Zipf's law

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Related to Zipf law: power law

Zipf's law

 (zĭpfs)
n.
A pattern of distribution in certain data sets, notably words in a linguistic corpus, by which the frequency of an item is inversely proportional to its ranking by frequency. In such a distribution, frequency declines sharply as rank number increases: a small number of items occur very frequently and a large number of items occur very rarely.

[After its formulator George Kingsley Zipf (1902-1950), American linguist.]
References in periodicals archive ?
We approximate content popularity by a Zipf law distribution [27].
In general, the popularity of content is estimated using Zipf law distribution, it varies from place to place, and content to content.
The important thing for our case is that later he hypothesized the existence of more simple explanation of the Zipf law associated with a simple probability model when all symbols in the text (including white-space) appear independently of each other with certain probability.
Lerner, "The Zipf law for random texts with unequal letter probabilities and the Pascal pyramid," Izvestiya Vysshikh Uchebnykh Zavedenii.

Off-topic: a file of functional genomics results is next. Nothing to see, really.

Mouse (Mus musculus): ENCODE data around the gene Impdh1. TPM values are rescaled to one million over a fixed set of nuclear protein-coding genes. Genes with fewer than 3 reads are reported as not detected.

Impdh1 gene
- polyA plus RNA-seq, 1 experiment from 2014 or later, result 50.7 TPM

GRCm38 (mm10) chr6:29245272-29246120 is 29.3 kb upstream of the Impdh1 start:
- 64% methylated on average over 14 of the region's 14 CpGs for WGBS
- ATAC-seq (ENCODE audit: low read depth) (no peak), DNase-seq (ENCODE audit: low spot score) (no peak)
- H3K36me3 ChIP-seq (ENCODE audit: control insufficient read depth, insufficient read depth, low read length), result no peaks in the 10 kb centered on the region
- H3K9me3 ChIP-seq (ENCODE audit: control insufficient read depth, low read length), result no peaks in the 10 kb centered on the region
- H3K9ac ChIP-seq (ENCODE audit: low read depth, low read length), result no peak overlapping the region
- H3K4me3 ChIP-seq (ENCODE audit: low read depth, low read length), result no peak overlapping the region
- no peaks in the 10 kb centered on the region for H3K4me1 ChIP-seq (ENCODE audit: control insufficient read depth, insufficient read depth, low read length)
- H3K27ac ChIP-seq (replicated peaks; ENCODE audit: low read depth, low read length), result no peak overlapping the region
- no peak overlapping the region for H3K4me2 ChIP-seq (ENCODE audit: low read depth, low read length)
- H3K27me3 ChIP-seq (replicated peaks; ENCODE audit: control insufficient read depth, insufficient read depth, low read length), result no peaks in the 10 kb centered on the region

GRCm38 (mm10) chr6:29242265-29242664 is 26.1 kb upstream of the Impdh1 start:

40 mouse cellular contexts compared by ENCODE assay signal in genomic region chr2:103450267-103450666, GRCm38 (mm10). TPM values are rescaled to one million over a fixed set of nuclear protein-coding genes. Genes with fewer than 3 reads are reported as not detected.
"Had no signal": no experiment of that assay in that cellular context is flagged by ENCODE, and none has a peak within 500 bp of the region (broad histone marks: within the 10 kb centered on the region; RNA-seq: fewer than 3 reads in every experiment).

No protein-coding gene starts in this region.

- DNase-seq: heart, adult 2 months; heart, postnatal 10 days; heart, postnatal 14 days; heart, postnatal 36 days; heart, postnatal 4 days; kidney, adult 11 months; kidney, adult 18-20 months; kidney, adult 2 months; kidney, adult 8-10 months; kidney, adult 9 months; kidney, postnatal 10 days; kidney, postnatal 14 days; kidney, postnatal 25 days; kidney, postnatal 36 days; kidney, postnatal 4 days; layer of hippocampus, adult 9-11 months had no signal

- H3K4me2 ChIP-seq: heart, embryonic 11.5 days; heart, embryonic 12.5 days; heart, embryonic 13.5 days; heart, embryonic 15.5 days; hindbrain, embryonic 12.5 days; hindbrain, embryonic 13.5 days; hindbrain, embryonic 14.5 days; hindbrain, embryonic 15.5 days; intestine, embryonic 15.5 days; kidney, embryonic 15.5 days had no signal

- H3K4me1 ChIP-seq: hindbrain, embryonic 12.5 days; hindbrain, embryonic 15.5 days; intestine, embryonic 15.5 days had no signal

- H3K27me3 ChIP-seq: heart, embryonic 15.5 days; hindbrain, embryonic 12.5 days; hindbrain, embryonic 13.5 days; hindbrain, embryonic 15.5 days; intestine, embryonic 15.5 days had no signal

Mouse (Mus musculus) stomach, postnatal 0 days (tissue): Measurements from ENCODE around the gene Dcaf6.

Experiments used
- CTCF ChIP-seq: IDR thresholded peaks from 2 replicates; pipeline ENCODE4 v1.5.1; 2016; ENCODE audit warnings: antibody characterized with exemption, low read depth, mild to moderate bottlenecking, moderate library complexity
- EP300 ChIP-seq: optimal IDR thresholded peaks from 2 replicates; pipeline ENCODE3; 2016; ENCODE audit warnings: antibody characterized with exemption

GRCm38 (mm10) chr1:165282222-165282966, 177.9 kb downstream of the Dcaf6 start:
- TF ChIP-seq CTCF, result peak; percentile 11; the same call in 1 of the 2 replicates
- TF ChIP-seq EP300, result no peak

For example, from 1998 to 2000, the 500 largest Chinese cities followed Zipf's law of urban area, but only about 250 largest cities complied with the common Zipf law of city population.
Firstly, the early studies are based on the two-parameter Zipf law, but Chinese cities follow the three-parameter Zipf's law.
Zipf law explains that, the frequency of keyword occurs in number of times.
Gan, L., Li, D., Song, S., (2006) "Is the Zipf law spurious in explaining city-size distributions?", Economics Letters, 92, pp.256-262.
Miyazima et al studied Japan's five different regional communities, they found that these areas surname distribution has the characteristic: With the changes in the population, the total number of names have also changed, and they have a power-law relationship; Surname distributed as a power-law distribution, have more individual surname species; 3 from the population, the surname ranking corresponding number of Zipf law, in approximately a negative slope of the straight line in the double logarithmic coordinates [4].
* As it has been observed in the literature (see for example [23] and the references therein) incoming citations I(i) follow a Zipf law. In fact, a few papers receive many citations while the majority are cited seldom.
* To find out the application of Zipf law & Lotka's Law
* Application of Zipf Law in the Pepper Research Publications